Brooke Jasper

Brooke Jasper

Guest Columnist

When taking on an adventure, one can be anything he or she desires. The world has loads of opportunity in store.

Welcoming global exposure into your home allows rich life experiences to build better cultural adjustment. Each year, high schools worldwide, including our very own Central DeWitt, host students from all over the world as part of an international exchange program. Luckily, for the 2018-19 school year, my family’s request to serve as a host family quickly became accepted. 

For the first time in my life, I understood that family is more than blood and a name, especially with a foreign sister. 

Personally, life as a host sister is one of the greatest adventures and blessings. Initially, many siblings may feel less than enthused, to say the least. I promise, however, that any concern will rapidly diminish.

Will she eat the rest of my favorite ice cream in the freezer? Is she going to keep her room as clean as mine? Will we ever get bored? 

Despite many nerve-wracking wonders, having someone to look after and share my deepest secrets and home with excited me from the beginning. We protect each other as if we’ve grown up together our own and share an exceptional love for ice cream.

Most of the time, our favorite dessert serves as a way to celebrate our survival at another cross country or track meet. We also enjoy spending lazy Sundays watching “Grey’s Anatomy” while savoring delicions Norwegian chocolate or a bowl of Kraft mac ‘n cheese. Although having a sister my age has only worsened my procrastination and shopping addiction, both characteristics bring us closer. 

During an exchange year, the exposure to different cultures, languages, and ideas is significant. In so little time, everyone surrounded gains a wider knowledge of the world. 

As a family, we’ve grown and developed enlightening perspectives that change everyone in ways we never would have imagined. My family, as well as my foreign sister, are better people with a greater sense of humor since she has arrived. I’m grateful for sharing American traditions — such as two weddings and holidays — allowing her to learn first-hand about unique customs in the United States.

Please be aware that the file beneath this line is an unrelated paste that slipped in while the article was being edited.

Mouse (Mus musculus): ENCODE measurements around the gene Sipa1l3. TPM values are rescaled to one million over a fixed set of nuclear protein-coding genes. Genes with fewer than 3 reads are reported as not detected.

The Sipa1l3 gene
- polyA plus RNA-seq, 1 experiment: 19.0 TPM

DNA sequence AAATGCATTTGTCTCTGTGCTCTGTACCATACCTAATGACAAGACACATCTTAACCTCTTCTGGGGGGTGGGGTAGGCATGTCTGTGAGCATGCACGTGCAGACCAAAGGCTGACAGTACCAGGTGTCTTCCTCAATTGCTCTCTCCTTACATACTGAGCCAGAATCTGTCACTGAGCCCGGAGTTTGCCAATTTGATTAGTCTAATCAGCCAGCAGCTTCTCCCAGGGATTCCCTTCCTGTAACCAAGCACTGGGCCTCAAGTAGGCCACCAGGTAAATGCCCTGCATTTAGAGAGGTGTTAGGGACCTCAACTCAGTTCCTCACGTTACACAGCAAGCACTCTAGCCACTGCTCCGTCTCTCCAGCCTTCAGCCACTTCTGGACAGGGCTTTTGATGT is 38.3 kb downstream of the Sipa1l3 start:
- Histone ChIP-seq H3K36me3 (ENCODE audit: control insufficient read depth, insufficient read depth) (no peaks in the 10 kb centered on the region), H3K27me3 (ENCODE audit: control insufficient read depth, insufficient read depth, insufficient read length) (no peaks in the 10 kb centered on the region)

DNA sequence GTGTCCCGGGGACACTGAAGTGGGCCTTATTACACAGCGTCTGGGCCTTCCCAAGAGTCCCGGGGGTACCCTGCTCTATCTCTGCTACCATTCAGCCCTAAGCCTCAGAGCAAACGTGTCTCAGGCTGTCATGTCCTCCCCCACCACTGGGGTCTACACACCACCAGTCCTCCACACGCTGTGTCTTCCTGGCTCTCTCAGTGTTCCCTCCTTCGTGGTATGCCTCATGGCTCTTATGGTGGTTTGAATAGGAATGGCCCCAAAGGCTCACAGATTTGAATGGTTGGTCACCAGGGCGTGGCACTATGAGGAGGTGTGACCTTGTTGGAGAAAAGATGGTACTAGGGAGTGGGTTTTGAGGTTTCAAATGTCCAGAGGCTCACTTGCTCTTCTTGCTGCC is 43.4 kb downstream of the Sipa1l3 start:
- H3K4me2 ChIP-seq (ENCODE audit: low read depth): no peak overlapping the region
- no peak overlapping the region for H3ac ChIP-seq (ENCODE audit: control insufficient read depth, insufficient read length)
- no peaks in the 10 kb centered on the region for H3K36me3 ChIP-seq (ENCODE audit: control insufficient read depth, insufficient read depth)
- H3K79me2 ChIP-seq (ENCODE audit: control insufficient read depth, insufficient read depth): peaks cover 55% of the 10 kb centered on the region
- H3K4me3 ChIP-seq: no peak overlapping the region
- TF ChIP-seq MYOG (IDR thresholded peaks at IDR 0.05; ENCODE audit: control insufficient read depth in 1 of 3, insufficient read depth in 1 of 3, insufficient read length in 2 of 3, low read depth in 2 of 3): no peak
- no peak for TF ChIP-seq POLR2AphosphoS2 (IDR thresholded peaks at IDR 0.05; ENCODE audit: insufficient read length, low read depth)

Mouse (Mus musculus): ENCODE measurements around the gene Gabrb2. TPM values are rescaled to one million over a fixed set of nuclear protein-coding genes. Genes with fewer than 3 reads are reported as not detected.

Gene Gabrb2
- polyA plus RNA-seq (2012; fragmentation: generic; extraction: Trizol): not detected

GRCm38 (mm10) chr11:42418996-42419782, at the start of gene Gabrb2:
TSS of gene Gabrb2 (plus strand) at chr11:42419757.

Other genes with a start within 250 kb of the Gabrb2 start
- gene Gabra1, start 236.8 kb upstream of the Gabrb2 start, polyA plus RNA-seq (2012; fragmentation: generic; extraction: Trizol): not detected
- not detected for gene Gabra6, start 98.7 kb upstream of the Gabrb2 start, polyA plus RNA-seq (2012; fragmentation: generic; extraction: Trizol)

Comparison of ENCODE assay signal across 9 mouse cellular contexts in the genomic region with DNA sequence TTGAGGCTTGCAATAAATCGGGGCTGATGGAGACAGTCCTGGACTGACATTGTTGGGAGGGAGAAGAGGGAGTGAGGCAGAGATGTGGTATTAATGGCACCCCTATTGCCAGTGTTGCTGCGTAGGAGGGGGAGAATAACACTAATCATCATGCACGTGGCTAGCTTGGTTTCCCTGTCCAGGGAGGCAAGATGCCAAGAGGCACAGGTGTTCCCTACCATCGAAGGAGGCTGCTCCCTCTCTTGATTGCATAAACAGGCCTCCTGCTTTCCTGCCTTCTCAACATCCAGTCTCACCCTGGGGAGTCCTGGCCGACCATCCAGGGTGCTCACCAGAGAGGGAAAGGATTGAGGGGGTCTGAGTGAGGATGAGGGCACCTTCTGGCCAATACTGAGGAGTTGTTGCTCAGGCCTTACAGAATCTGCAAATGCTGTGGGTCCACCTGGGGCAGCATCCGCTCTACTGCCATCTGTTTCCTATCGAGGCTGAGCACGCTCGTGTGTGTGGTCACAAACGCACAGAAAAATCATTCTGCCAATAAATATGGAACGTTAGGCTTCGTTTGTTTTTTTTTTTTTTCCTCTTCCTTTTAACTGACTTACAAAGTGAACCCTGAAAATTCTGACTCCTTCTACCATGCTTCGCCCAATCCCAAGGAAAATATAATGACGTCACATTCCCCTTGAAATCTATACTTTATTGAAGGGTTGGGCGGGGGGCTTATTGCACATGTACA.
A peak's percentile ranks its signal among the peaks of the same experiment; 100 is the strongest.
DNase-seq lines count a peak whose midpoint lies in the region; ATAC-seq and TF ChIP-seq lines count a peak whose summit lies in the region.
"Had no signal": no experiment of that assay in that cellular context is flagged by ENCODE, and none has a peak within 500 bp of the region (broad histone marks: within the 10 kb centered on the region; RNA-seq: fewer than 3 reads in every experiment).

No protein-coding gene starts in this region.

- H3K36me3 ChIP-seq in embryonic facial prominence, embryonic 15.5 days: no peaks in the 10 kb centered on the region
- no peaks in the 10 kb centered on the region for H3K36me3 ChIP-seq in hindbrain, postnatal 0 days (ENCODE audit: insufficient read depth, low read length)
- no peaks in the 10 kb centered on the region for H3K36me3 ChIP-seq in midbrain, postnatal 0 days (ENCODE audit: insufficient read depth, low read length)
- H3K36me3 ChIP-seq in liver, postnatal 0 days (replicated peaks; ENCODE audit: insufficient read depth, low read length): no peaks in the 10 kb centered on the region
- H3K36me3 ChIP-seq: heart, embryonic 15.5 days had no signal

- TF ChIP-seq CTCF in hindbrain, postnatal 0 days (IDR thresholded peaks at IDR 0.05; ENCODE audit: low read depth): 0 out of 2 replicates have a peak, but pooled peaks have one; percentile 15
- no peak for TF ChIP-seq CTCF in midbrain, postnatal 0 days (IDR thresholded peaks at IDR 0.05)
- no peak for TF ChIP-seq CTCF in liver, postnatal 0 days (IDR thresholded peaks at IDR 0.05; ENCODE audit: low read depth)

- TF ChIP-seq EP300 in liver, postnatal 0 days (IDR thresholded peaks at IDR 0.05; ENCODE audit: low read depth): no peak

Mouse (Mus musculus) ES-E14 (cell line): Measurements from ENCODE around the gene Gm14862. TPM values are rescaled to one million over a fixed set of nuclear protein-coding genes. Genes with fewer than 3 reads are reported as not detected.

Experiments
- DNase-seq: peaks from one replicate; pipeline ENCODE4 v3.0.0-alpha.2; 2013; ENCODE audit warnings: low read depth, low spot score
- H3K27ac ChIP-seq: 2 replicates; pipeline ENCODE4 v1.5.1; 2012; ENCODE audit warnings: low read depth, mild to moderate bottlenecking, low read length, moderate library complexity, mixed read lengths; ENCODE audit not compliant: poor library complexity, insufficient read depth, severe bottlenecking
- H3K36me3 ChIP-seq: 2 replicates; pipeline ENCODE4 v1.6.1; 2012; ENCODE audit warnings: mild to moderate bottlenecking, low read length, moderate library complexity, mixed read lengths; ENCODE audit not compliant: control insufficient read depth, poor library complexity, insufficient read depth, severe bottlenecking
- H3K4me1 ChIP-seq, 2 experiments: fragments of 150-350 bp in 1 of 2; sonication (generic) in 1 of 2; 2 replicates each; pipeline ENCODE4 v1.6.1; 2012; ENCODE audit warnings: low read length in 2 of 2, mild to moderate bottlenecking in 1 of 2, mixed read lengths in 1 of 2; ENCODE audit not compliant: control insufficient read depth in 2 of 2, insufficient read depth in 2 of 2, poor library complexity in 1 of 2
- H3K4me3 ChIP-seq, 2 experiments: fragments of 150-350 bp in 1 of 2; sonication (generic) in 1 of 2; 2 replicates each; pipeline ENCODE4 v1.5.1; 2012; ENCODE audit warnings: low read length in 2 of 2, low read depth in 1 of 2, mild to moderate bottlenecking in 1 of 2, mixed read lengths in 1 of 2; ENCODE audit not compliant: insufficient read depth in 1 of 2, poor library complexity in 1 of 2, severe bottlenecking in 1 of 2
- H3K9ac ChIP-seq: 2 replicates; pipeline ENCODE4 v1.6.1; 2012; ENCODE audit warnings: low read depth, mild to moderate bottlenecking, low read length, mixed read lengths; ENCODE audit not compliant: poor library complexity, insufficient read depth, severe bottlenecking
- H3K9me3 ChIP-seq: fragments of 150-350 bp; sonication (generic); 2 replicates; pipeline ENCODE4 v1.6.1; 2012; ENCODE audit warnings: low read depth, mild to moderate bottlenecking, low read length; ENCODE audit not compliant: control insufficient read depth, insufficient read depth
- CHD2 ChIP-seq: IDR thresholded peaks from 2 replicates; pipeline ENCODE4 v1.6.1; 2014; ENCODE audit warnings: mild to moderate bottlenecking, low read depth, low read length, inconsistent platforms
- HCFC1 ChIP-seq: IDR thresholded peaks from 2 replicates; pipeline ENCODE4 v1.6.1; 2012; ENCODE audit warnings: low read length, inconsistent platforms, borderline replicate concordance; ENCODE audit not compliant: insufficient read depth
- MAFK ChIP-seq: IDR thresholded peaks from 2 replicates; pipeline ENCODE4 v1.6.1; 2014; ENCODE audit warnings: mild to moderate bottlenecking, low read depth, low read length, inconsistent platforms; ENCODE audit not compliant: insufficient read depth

Volunteering at events such as Night to Shine and Up with Families is another wonderful experience together, considering these opportunities are limited in other parts of the world. 

According to the Institute of International Education, more than 82,000 international students studied at U.S. high schools in 2017. Many more individuals are interested; unfortunately, there aren’t enough hosts available. 

If at any time you’ve considered this once-in-a-lifetime opportunity, please look into doing so. It’s much easier and far more rewarding than I could’ve imagined.

Serving as a host family will truly change your life for the better for both sides involved. I’ve found that expanding international perspectives has influenced my own decision to travel abroad. Truthfully, there has been no greater experience in my life than hosting my best friend. It’s time that America welcomes more sweet people like my long-lost sister into our homes. 

Ultimately, I hope that every person in this world has the opportunity to gain someone like my foreign sister in their life.

To any past or present host parent or sibling who may be reading this, thank you. Thank you for making exchange students feel right at home even though they’re thousands of miles away from their own family and friends. 

Whether for a few months or a year, traveling to a foreign land offers something completely unknown and is difficult to do. I’ll hug her a little longer and tighter to thank her for loving me unconditionally. She means more to me than she’ll ever know. I can’t wait to experience her world as I get to play the role of the visitor when traveling to Norway. 

Sincerely, an American sister.

Brooke Jasper is a senior at Central DeWitt High School and a part of a Composition II class, a college-level writing class offered at the school through Clinton Community College.